conserve life in death
According to a study published in the Berkeley Planning Journal, funerals use enough wood to build 4.5 million houses each year. Two thousand seven hundred tons of copper and bronze are buried annually, along with 104,272 tons of steel and 1.6 million hectares of forest. Maintaining the manicured appearances of traditional cemeteries, with their perfectly tended lawns, requires gallons of fertilizer and hours of lawn mower use. ~ Garielle Anctil, A Death Full of Life
For as long as humans have lived, we have also died. As populations increase and cemeteries multiply — risks of death and disease spread quickly.
The world soon became overpopulated and polluted and causes of death have multiplied along with growing numbers. Famine, wars, disease , pandemics, genocide — countless natural and manmade causes for humanity’s demise and disposal became a growing concern.
One thing is certain — cemeteries can play an essential role in hosting ecosystems. Although with good reason they also have a bad environmental rap.
City planners, in particular, can play a key role in promoting conservation burials by incorporating burial practice into the larger context of public infrastructure planning. Taking a role in the development of the next generation of cemeteries.
Planners can use policy and incentives to set the framework for financially self-sufficient open spaces, both public and private, which are ecologically and culturally rich. Conservation burials that both forgo chemical embalming and hardwood caskets can provide revenue for land preservation.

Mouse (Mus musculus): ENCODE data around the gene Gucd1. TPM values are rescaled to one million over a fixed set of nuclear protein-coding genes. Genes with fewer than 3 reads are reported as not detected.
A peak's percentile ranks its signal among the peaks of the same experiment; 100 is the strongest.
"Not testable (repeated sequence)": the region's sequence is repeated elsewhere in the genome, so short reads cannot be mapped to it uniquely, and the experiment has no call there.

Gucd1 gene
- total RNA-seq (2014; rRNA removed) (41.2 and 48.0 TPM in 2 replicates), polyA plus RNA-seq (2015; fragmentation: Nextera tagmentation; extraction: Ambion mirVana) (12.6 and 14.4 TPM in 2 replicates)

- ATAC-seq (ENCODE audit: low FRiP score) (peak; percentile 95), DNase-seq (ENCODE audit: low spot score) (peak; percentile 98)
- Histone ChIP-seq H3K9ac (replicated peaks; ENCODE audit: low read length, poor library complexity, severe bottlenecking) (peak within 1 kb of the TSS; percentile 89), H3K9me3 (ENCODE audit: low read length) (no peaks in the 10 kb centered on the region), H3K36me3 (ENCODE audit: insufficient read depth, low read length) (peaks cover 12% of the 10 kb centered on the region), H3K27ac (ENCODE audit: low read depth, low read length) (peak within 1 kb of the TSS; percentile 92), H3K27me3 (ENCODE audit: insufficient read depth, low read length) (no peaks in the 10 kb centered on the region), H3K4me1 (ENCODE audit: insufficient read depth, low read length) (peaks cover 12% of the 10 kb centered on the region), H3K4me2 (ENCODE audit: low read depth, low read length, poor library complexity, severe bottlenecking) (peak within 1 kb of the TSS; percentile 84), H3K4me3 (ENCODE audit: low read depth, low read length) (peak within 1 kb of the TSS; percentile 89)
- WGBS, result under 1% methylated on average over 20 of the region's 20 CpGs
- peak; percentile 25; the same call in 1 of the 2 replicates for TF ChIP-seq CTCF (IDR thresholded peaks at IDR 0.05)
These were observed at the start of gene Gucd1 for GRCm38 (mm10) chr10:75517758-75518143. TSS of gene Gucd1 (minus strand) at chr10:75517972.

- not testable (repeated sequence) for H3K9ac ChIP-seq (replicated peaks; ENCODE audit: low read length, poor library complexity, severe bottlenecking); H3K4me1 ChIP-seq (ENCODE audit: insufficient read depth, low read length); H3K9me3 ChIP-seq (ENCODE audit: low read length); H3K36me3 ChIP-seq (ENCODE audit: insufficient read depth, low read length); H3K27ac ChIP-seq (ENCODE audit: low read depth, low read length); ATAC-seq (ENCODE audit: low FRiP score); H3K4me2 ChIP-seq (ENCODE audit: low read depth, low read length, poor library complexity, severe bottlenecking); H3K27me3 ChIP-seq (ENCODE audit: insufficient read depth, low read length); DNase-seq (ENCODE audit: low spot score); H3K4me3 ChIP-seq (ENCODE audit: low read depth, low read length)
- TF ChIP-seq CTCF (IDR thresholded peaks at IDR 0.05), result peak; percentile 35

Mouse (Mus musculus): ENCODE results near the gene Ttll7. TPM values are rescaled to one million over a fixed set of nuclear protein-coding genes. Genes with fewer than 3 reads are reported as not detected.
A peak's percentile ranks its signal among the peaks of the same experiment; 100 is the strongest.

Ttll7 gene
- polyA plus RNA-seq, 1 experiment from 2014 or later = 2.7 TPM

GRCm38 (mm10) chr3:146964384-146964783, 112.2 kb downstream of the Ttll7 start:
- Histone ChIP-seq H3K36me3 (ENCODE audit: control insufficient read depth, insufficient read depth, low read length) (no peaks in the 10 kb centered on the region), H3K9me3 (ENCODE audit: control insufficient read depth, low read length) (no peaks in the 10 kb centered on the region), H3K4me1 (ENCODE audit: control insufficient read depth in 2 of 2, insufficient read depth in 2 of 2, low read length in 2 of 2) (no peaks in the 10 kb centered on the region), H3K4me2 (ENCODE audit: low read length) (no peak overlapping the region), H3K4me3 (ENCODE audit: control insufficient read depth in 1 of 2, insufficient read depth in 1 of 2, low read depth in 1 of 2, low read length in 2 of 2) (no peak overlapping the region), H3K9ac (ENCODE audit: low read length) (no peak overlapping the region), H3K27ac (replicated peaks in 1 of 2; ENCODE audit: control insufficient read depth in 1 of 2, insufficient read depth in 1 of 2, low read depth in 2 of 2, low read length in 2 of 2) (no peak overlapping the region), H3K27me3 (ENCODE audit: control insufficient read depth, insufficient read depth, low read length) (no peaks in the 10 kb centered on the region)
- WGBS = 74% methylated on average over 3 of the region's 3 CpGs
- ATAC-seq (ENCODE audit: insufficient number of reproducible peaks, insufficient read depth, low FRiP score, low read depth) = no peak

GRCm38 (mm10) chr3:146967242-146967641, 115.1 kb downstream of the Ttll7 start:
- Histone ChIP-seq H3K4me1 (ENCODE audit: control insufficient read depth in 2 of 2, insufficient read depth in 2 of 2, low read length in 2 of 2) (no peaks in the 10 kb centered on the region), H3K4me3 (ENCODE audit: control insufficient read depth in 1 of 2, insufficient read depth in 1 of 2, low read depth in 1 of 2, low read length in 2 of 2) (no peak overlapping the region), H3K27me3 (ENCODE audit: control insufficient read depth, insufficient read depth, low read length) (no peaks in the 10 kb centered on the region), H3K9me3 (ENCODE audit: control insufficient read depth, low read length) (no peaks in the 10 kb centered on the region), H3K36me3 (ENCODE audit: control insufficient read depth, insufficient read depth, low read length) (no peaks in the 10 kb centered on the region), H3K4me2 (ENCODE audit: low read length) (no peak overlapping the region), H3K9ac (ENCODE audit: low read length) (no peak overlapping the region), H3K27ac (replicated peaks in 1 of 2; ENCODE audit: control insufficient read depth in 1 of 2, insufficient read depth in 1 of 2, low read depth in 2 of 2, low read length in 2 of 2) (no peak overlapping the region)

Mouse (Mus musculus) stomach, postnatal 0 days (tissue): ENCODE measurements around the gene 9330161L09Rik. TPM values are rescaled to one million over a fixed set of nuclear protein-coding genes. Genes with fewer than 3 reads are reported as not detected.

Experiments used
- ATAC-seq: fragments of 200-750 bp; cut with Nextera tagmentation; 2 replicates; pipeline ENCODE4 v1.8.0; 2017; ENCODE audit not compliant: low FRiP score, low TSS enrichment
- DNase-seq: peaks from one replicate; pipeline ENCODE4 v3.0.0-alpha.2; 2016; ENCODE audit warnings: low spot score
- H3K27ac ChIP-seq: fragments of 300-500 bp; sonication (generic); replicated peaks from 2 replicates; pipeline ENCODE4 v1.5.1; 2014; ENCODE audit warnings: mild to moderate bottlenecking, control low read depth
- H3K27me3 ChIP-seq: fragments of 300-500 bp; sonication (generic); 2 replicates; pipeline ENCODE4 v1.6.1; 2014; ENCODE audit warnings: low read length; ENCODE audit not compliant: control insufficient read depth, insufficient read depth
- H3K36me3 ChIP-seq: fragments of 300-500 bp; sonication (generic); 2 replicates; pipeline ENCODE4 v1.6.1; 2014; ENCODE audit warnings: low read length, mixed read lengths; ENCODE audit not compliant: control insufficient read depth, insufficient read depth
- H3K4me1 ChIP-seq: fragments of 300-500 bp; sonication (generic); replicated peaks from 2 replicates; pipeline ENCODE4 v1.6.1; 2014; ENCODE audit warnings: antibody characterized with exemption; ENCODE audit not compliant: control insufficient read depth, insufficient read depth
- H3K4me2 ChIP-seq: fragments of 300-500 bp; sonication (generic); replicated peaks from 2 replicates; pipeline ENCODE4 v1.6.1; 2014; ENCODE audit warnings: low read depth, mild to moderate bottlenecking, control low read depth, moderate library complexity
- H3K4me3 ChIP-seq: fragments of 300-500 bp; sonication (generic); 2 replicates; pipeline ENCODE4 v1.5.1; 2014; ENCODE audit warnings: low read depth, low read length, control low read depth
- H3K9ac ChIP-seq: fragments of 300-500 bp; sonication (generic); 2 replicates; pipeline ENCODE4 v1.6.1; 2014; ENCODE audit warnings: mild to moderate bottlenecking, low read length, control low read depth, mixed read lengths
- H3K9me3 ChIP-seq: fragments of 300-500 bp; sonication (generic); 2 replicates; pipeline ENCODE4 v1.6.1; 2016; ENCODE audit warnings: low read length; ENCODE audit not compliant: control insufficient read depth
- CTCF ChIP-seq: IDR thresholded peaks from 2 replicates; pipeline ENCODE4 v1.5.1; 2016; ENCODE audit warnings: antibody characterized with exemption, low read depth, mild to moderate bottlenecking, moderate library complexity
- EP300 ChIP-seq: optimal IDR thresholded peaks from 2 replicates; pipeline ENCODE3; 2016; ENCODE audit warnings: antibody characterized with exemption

Conservation burials can result in the creation of urban open space and the preservation of rural land. They can also integrate cultural landscapes into cities and regions while increasing the ecological sensitivity of burial practices and the social acceptance of death as a natural process.
Contemporary burial practices have ecological and public health consequences significant enough to reevaluate the current model. Natural burial eliminates many of these consequences, yet stops short of providing a sustainable economic foundation for open space, which conservation burial provides.
Planning for the end of life can be a way to make our peace with it — and it can also feel very liberating. How much greater would this peace be if we knew that our remains could help nourish the ecosystems around us?
Originally published at http://diywellbeing.blogspot.com.